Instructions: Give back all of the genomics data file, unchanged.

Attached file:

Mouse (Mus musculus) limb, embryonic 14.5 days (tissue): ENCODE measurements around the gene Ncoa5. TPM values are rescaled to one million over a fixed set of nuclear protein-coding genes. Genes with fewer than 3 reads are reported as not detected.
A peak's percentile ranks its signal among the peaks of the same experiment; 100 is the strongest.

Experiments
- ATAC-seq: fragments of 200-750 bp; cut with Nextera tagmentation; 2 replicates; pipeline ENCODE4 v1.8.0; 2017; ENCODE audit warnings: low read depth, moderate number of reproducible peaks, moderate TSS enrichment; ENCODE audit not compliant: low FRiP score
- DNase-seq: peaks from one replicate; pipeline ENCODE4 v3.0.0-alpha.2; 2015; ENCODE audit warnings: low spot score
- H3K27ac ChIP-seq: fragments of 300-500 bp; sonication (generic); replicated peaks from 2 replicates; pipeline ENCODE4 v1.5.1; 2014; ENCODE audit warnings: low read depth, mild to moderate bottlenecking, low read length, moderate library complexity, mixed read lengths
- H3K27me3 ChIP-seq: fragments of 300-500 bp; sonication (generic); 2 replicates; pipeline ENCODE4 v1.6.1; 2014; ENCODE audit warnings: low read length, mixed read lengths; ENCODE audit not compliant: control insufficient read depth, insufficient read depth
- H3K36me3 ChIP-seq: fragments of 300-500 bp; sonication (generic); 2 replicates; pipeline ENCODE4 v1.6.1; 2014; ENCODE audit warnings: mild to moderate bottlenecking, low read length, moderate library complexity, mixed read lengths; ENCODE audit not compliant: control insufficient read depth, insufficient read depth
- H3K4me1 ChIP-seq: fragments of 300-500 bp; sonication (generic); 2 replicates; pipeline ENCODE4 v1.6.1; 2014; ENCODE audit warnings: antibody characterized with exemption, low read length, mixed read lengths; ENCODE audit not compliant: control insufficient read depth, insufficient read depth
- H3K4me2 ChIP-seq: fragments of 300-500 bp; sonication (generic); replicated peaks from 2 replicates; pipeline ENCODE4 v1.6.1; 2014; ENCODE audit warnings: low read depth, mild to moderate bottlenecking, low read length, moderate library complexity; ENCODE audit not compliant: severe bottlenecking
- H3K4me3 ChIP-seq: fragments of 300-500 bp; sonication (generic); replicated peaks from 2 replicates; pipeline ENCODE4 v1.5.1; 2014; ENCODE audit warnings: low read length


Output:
Mouse (Mus musculus) limb, embryonic 14.5 days (tissue): ENCODE measurements around the gene Ncoa5. TPM values are rescaled to one million over a fixed set of nuclear protein-coding genes. Genes with fewer than 3 reads are reported as not detected.
A peak's percentile ranks its signal among the peaks of the same experiment; 100 is the strongest.

Experiments
- ATAC-seq: fragments of 200-750 bp; cut with Nextera tagmentation; 2 replicates; pipeline ENCODE4 v1.8.0; 2017; ENCODE audit warnings: low read depth, moderate number of reproducible peaks, moderate TSS enrichment; ENCODE audit not compliant: low FRiP score
- DNase-seq: peaks from one replicate; pipeline ENCODE4 v3.0.0-alpha.2; 2015; ENCODE audit warnings: low spot score
- H3K27ac ChIP-seq: fragments of 300-500 bp; sonication (generic); replicated peaks from 2 replicates; pipeline ENCODE4 v1.5.1; 2014; ENCODE audit warnings: low read depth, mild to moderate bottlenecking, low read length, moderate library complexity, mixed read lengths
- H3K27me3 ChIP-seq: fragments of 300-500 bp; sonication (generic); 2 replicates; pipeline ENCODE4 v1.6.1; 2014; ENCODE audit warnings: low read length, mixed read lengths; ENCODE audit not compliant: control insufficient read depth, insufficient read depth
- H3K36me3 ChIP-seq: fragments of 300-500 bp; sonication (generic); 2 replicates; pipeline ENCODE4 v1.6.1; 2014; ENCODE audit warnings: mild to moderate bottlenecking, low read length, moderate library complexity, mixed read lengths; ENCODE audit not compliant: control insufficient read depth, insufficient read depth
- H3K4me1 ChIP-seq: fragments of 300-500 bp; sonication (generic); 2 replicates; pipeline ENCODE4 v1.6.1; 2014; ENCODE audit warnings: antibody characterized with exemption, low read length, mixed read lengths; ENCODE audit not compliant: control insufficient read depth, insufficient read depth
- H3K4me2 ChIP-seq: fragments of 300-500 bp; sonication (generic); replicated peaks from 2 replicates; pipeline ENCODE4 v1.6.1; 2014; ENCODE audit warnings: low read depth, mild to moderate bottlenecking, low read length, moderate library complexity; ENCODE audit not compliant: severe bottlenecking
- H3K4me3 ChIP-seq: fragments of 300-500 bp; sonication (generic); replicated peaks from 2 replicates; pipeline ENCODE4 v1.5.1; 2014; ENCODE audit warnings: low read length